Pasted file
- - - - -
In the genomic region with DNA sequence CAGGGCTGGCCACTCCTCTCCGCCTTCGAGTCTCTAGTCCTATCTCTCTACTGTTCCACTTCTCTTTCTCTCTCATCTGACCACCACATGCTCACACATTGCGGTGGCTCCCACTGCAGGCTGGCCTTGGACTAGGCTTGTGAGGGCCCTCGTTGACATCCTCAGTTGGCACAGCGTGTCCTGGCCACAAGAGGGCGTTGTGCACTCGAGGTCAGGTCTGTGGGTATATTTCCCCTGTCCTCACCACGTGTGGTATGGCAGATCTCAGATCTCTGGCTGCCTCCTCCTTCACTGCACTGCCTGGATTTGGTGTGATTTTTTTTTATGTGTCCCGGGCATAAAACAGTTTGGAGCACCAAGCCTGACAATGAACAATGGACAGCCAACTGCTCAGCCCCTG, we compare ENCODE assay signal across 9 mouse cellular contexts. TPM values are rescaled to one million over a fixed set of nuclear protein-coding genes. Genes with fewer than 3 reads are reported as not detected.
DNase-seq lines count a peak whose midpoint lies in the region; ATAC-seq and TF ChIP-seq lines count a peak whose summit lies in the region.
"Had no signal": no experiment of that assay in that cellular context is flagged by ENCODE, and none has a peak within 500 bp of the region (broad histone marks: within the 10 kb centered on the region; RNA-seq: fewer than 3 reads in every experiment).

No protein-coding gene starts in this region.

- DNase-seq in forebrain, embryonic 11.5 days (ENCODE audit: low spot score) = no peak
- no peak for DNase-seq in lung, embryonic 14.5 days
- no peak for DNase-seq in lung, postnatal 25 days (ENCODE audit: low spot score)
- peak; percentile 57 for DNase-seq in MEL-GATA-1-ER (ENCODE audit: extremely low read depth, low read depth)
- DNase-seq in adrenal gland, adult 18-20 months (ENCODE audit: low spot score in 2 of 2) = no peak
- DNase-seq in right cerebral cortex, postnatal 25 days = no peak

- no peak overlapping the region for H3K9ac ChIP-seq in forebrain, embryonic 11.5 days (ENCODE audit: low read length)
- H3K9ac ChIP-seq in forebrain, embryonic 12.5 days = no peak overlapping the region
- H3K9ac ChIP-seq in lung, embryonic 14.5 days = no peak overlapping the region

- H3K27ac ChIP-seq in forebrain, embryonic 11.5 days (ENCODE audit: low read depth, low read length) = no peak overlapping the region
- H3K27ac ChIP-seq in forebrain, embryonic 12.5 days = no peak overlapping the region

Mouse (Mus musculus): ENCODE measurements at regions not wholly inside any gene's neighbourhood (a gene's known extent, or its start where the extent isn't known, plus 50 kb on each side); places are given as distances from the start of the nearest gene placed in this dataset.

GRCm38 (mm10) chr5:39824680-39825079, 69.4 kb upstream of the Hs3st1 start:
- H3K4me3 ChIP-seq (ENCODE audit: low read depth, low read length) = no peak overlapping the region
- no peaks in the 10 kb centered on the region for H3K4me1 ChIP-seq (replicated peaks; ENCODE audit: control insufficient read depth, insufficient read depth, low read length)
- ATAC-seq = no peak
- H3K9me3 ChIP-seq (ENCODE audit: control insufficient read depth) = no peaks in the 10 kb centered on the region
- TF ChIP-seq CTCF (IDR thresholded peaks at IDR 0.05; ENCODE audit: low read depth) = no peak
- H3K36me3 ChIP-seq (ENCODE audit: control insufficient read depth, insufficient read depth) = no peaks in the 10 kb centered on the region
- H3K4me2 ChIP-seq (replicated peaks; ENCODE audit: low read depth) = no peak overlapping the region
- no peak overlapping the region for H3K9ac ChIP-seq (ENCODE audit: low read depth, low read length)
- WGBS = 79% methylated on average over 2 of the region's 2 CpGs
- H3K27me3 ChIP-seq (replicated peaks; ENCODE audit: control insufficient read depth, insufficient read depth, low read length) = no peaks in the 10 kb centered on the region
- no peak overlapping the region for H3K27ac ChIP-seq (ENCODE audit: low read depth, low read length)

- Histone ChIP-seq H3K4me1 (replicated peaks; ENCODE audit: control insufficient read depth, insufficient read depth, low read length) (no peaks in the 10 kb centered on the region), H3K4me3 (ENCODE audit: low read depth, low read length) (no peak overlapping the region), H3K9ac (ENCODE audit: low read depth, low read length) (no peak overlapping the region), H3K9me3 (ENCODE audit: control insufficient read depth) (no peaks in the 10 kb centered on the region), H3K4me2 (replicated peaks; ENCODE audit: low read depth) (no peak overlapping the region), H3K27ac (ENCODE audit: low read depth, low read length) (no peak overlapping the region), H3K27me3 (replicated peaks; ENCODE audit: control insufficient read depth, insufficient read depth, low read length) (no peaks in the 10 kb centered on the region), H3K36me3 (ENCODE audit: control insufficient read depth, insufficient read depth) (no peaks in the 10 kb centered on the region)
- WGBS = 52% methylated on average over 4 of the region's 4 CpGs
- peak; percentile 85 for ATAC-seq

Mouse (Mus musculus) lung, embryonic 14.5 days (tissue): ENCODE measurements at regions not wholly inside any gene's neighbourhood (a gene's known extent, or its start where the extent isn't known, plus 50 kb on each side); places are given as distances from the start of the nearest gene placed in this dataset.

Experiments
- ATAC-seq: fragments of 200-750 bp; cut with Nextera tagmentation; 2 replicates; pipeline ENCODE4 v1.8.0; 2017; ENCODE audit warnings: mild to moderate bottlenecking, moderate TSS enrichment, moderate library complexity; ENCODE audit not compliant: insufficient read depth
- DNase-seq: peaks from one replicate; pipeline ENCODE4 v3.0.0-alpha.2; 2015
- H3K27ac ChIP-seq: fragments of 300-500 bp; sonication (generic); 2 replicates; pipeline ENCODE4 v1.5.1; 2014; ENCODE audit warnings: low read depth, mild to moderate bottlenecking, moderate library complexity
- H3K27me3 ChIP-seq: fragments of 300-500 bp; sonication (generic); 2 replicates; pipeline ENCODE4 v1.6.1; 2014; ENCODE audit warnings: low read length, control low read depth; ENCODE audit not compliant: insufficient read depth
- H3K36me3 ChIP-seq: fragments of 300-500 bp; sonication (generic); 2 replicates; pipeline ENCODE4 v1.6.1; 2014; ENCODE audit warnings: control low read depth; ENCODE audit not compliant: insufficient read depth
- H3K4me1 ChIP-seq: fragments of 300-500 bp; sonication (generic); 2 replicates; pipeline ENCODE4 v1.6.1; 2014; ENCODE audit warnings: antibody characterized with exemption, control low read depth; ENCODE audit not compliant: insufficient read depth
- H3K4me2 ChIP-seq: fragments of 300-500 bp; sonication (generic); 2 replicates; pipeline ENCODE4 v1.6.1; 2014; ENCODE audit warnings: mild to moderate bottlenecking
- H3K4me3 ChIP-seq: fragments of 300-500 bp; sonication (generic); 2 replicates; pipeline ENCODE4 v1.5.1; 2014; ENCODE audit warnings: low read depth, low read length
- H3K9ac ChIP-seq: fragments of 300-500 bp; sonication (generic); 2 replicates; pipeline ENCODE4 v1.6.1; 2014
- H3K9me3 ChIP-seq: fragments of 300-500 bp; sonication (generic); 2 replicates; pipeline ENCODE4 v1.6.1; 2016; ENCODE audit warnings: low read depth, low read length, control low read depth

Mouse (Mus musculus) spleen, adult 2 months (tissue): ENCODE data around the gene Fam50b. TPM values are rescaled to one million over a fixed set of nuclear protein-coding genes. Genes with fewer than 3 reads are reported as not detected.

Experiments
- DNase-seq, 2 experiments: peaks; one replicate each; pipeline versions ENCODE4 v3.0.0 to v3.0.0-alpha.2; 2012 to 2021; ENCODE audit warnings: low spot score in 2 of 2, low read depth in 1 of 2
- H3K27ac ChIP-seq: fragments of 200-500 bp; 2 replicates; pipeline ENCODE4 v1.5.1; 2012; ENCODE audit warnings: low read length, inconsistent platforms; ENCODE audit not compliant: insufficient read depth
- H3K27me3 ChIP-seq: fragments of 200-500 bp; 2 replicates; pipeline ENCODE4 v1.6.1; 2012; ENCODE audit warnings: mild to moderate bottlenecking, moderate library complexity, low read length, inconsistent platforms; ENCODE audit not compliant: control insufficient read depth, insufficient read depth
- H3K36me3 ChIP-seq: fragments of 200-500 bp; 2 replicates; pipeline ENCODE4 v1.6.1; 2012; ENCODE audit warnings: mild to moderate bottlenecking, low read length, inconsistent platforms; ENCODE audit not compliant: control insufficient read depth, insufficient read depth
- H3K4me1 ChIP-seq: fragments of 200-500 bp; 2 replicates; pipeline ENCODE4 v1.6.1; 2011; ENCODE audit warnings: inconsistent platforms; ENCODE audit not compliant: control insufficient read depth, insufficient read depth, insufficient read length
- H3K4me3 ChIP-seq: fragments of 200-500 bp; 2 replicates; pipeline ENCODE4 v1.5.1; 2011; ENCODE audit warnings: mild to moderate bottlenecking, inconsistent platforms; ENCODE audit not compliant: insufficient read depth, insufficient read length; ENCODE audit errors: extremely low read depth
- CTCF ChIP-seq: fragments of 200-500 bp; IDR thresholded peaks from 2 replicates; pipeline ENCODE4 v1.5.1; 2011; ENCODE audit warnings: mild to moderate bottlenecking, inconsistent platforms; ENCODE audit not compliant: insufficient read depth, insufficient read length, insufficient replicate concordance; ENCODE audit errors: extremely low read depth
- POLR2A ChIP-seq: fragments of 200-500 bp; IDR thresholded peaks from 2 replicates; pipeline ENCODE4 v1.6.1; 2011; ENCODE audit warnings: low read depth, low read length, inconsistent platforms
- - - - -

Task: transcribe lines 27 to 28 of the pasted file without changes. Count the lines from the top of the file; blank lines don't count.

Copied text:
- H3K27me3 ChIP-seq (replicated peaks; ENCODE audit: control insufficient read depth, insufficient read depth, low read length) = no peaks in the 10 kb centered on the region
- no peak overlapping the region for H3K27ac ChIP-seq (ENCODE audit: low read depth, low read length)